Bamboo People Book Report

Improved Essays
While the problems of a foreign land might not initially attract some juvenile readers, the candor and simplicity of Perkins’ writing make not just the book, but the intellectual and political ideas behind the plot and theme, accessible. Short chapters help the book’s readability as well. Bamboo People is a novel that is skillfully told that we realize only much later that we’ve been educated to boot—which is as should be.
The novel introduces not one but two different cultures. Perkins weaves information about language, food, customs and religion into the story, making it informative without being awkward. Food is shown: “I squeeze lime over my food and start eating” (9). Later Tu Reh thinks, “Peh places both hands on my shoulders. I try not
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The Karenni tribe kept their hopes up despite incredible loss, still dreaming and talking of the day when they would once again become a free nation. Their use of bamboo is highly creative—homes, bridges, transportation, weapons, food, storage, irrigation—all these and more are depended on the resilient, lavish, and ecologically efficient bamboo plant. Moreover, bamboo is a strong, independent and useful plant that can tolerate any ecological change, similar to the Karinne, who act as an excellent symbol for the plant. “... And that’s why I’m [Peh] going to stay like bamboo, Tu Reh. I want to be used for many purposes. Not just one” …show more content…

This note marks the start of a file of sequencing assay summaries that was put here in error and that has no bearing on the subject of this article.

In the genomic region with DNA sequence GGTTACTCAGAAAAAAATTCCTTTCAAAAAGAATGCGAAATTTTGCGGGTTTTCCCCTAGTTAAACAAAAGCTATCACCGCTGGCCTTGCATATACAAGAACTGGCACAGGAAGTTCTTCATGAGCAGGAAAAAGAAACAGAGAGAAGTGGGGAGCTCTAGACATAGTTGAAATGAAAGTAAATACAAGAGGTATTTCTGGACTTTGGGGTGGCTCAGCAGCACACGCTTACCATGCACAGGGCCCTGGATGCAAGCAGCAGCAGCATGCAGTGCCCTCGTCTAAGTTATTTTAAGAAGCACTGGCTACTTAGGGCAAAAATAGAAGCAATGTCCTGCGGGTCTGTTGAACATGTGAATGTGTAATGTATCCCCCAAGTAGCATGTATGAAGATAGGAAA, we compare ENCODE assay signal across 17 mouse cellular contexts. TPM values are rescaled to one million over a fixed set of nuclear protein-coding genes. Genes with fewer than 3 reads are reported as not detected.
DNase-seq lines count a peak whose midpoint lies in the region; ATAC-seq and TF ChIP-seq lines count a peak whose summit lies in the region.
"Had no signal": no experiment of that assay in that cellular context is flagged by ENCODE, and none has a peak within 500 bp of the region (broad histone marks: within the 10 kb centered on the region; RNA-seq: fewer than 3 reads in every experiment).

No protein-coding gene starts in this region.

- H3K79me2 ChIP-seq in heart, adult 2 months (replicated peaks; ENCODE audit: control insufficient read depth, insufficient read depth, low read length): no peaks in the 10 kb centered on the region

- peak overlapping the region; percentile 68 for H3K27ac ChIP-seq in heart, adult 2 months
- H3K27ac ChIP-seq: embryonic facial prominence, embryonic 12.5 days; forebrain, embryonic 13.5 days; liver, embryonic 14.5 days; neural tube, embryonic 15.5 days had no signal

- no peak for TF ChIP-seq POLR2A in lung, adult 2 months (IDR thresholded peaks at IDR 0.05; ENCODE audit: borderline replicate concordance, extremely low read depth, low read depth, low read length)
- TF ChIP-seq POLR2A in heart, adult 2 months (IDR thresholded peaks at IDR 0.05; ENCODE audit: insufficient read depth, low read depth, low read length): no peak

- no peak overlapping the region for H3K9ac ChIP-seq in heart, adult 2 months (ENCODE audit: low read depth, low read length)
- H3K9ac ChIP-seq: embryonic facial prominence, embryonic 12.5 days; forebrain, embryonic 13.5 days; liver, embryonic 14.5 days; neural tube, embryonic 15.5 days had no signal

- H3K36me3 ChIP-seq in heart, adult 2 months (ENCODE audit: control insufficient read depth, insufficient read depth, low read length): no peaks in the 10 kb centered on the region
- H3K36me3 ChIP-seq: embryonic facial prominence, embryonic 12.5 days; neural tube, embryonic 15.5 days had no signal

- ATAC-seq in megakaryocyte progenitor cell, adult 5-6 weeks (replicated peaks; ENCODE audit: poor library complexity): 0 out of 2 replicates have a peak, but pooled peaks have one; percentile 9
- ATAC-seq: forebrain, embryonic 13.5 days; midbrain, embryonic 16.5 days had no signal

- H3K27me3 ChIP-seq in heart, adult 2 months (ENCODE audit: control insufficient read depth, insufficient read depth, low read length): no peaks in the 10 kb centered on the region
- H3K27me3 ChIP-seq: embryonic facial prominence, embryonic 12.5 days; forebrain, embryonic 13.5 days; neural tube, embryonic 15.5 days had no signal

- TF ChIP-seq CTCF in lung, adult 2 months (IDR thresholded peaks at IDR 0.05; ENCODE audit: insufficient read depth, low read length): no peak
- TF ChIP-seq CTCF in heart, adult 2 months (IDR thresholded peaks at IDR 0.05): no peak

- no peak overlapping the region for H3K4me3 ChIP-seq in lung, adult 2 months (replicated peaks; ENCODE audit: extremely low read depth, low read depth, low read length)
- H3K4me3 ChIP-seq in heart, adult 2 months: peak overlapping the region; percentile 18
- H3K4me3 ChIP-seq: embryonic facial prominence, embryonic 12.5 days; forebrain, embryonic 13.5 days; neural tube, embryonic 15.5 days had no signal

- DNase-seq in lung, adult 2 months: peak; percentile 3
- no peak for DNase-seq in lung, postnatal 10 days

Due to Perkins writing style from the first person format, their internal dialogues felt overly repetitive at times. Tu Reh’s dilemma is, at the root, an interesting one. While Chiko, an innocent forced into war, comes from a morally good place and his journey is largely one of physical transformation, Tu Reh’s character arc is more intellectual. Perkins skillfully gives us two young narrators, who have an extremely complicated connection; manage an influential bond, find the humanity in their situation. With little reason to hope, they manage to persevere. Chiko and Tu Reh, as well as the other characters in the novel, realize that becoming educated and wise is more important than hanging onto

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